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Douglas Harper's Etymology Dictionary
hot dog

also hotdog, "sausage on a split roll," c.1890, popularized by cartoonist T.A. Dorgan. It is said to echo a 19c. suspicion (occasionally justified) that sausages contained dog meat. Meaning "someone particularly skilled or excellent" (with overtones of showing off) is from 1896. Connection between the two senses, if any, is unclear. Hot dog! as an exclamation of approval was in use by 1906.

hot dog

alt. 1 An expression of delight or enthusiasm 2 An expression of disappointment interj. 1 An expression of delight or enthusiasm 2 An expression of disappointment n. 1 A food consisting of a frankfurter, or wiener, in a bread roll, usually served with ketchup, mustard, relish, etc. 2 A sausage of the type used as a general ingredient in sense 1 (above). 3 A show-off or daredevil, especially in such sports as surfing, skateboarding, or skiing. 4 (context NZ English) A battered, deep-fried sausage or saveloy on a stick. vb. (context intransitive slang English) To perform a dangerous or difficult act or stunt as a display of skill or daring.

hot dog
  1. n. someone who performs dangerous stunts to attract attention to himself [syn: hotdog]

  2. a frankfurter served hot on a bun [syn: hotdog, red hot]

  3. a smooth-textured sausage of minced beef or pork usually smoked; often served on a bread roll [syn: frank, frankfurter, hotdog, dog, wiener, wienerwurst, weenie]

Hot dog

A hot dog (also spelled hotdog) is a cooked sausage, traditionally grilled or steamed and served in a sliced bun as a sandwich. Hot dog variants include the corn dog and pigs in blankets. Typical hot dog garnishes include mustard, ketchup, onions, mayonnaise, relish, coleslaw, cheese, chili, olives, and sauerkraut.

The sausages were culturally imported from Germany and popularized in the United States, where they were a working class street food sold at hot dog stands and carts and came to be associated with baseball and the U.S. Hot dog preparation and condiment styles vary regionally in the United States. Although linked in particular with New York City and New York City cuisine, the hot dog became ubiquitous throughout the United States during the 20th century, notably becoming an important part of Chicago street cuisine. The hot dog's cultural traditions include the Nathan's Hot Dog Eating Contest and the Oscar Mayer Wienermobile.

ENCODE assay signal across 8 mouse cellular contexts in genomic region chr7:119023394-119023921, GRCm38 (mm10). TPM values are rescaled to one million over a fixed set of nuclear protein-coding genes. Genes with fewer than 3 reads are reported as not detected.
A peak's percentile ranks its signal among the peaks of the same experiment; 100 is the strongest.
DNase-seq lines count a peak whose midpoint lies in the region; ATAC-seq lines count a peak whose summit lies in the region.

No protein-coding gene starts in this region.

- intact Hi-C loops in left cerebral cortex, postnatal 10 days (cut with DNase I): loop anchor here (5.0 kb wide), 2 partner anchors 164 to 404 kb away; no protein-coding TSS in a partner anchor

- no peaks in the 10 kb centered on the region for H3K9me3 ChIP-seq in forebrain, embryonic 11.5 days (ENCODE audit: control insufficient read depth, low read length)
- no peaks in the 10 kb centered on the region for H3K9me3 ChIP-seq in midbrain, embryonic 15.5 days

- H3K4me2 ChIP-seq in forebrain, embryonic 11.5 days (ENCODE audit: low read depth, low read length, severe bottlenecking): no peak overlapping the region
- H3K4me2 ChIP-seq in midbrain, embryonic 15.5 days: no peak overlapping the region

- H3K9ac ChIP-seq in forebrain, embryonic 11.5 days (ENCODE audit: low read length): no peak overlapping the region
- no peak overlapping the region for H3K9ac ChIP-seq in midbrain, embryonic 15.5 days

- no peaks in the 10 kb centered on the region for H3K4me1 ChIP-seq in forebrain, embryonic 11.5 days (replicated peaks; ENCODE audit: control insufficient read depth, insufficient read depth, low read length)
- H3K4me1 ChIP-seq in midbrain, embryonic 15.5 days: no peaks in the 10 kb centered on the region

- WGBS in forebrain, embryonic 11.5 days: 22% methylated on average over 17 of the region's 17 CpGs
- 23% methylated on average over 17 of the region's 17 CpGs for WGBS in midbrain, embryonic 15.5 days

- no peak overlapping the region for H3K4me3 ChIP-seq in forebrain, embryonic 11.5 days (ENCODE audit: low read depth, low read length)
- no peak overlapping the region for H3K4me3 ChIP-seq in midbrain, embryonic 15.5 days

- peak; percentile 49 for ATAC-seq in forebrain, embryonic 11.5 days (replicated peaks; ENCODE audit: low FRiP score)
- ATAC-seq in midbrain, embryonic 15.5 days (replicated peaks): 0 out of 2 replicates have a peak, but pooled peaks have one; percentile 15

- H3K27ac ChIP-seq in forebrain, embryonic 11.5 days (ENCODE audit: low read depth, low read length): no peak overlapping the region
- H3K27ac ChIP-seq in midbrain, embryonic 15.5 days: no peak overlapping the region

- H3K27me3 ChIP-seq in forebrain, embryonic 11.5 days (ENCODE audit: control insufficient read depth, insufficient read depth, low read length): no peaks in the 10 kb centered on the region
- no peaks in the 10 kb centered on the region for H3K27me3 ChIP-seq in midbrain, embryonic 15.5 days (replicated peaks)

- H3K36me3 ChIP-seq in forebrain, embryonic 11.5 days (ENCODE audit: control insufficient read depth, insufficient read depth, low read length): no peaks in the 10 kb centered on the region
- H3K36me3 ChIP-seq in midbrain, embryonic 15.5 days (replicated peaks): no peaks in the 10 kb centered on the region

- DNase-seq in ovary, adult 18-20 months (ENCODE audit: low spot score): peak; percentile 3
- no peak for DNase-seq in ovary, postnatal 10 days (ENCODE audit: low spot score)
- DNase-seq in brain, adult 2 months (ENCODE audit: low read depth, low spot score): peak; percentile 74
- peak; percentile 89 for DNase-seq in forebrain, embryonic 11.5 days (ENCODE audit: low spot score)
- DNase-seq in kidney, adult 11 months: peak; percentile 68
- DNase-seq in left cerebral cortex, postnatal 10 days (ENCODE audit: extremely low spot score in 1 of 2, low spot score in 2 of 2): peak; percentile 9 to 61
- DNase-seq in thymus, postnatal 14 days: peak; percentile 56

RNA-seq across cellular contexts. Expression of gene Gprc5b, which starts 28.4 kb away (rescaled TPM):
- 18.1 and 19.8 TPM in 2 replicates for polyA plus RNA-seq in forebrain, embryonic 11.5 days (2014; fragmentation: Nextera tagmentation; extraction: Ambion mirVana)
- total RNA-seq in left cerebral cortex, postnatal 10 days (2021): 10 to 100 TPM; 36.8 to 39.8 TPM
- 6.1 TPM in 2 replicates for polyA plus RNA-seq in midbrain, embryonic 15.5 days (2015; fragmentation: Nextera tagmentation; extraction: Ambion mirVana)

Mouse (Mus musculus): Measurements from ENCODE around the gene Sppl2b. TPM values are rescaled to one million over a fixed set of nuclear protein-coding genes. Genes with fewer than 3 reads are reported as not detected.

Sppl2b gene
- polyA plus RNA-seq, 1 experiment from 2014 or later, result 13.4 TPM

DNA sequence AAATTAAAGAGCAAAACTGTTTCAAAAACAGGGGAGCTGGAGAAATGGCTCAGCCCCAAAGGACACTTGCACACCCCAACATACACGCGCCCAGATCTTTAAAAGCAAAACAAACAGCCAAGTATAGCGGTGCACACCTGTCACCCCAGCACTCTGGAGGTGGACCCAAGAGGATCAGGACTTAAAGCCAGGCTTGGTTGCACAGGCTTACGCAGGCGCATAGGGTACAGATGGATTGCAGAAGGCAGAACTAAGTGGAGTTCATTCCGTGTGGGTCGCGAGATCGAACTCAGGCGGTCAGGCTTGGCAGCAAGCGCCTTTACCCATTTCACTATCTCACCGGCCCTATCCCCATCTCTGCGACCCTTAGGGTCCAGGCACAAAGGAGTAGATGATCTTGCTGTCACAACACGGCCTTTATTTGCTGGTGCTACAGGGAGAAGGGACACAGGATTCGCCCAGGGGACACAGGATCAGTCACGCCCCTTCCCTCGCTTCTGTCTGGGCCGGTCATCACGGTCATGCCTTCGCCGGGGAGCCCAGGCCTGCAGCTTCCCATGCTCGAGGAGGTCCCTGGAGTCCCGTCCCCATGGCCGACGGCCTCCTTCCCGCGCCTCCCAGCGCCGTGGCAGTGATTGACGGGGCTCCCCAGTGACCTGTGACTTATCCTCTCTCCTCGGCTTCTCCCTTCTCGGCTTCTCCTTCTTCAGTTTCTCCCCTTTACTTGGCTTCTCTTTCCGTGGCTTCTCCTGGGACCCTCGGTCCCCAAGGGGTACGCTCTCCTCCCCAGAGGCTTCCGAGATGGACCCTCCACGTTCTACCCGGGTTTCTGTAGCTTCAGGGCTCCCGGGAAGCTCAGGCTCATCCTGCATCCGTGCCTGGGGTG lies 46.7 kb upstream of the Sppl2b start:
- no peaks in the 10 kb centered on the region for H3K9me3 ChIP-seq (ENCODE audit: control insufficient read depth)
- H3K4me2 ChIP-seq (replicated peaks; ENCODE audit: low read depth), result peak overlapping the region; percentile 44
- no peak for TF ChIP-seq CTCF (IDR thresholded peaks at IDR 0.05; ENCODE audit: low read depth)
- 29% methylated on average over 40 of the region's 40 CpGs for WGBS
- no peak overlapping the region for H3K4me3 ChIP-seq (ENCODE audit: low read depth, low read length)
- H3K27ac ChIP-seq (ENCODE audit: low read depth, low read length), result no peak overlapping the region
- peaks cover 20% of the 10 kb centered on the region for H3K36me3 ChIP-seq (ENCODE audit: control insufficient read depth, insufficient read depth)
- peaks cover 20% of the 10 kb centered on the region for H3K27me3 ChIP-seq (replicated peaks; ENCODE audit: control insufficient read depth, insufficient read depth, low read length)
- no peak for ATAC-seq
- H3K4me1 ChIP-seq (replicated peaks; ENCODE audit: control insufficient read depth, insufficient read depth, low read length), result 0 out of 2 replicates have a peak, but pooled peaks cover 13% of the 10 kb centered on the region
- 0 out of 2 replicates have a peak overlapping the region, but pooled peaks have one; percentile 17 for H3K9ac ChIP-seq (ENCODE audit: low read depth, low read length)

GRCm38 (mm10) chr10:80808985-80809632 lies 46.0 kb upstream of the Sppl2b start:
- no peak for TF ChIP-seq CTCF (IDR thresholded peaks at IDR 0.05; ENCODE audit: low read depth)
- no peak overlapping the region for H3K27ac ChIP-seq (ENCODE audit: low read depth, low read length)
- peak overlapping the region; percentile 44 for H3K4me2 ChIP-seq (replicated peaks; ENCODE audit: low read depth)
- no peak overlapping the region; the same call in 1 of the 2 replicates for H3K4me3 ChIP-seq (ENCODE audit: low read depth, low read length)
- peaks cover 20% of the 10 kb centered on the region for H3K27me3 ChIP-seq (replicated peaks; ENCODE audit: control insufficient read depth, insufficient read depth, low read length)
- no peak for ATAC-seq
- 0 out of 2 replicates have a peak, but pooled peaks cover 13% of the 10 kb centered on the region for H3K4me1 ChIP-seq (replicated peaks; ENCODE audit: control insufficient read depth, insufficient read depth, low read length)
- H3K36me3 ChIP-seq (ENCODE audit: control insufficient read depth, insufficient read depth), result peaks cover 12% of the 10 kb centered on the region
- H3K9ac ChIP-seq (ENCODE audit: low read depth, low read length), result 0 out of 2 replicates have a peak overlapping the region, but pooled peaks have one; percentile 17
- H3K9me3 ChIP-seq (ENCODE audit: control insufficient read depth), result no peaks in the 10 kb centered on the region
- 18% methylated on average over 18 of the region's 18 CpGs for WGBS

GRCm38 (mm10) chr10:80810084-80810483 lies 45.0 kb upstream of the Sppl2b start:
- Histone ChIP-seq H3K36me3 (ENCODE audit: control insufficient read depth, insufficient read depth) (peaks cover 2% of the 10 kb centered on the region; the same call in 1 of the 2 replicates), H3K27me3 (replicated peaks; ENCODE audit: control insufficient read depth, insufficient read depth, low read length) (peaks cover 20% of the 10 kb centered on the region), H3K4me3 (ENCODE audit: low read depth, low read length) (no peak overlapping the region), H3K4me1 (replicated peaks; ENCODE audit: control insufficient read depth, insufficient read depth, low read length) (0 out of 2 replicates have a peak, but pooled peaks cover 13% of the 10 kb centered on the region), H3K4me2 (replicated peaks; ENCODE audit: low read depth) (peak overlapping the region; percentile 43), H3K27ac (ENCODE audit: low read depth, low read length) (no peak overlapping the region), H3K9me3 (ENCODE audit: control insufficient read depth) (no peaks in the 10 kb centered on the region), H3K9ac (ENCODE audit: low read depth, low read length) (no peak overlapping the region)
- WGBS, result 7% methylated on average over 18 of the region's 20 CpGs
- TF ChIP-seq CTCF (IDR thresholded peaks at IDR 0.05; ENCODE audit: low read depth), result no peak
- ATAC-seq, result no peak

Hot Dog (song)

"Hot Dog" is the fourth track on Led Zeppelin's 1979 album In Through the Out Door. It is the only song on the album not co-written by bassist/keyboardist John Paul Jones. A rollicking tune done in the style of a country hoe-down, it features some rockabilly-like vocals from singer Robert Plant.

Hot Dog (TV series)

Hot Dog is a Saturday morning documentary series for children, seen on NBC from September 12, 1970 to September 4, 1971. Created by Frank Buxton and co-produced by Buxton and Lee Mendelson, the program was notable for its hosts -- Jo Anne Worley, comedian Jonathan Winters and writer and actor Woody Allen. The pilot was televised on NBC March 28, 1970, which starred Worley, Allen and Tom Smothers, who was replaced with Winters when the show became a series.

Based on Buxton's travels as a comedian (and later, as host of the ABC series, Discovery), which took him on tours to various factories, Hot Dog explained, in a humorous manner, how we do things (such as snore) and how things were made (such as the eponymous hot dogs and their buns, plus condiments like mustard).

Seventy topics were covered during the course of this series, which lasted thirteen episodes and rerun the rest of the season. NBC won a Peabody award for the series in 1970.

Some of the music in this series was performed by The Youngbloods.

Hot Dog (album)

Hot Dog is an album by jazz saxophonist Lou Donaldson recorded for the Blue Note label in 1969 and featuring Donaldson with Ed Williams, Charles Earland, Melvin Sparks, and Leo Morris.

The album was awarded 2½ stars in an Allmusic review by Steve Huey who states "A wildly erratic slice of funky soul-jazz in keeping with Lou Donaldson's late-'60s commercial accessibility, Hot Dog isn't a total washout, but it's just as hit-and-miss as many of Donaldson's albums from the era (even if you are a fan of the style)... Hot Dog does have some worthwhile moments; it's just a pity the overall finished product isn't more consistent". The album featured Donaldson utilizing the varitone amplification system for his saxophone.

Usage examples of "hot dog".

The mouth-watering aroma of hot dogs and popcorn rode the warm air that gushed out of cavernous vents in the ceiling.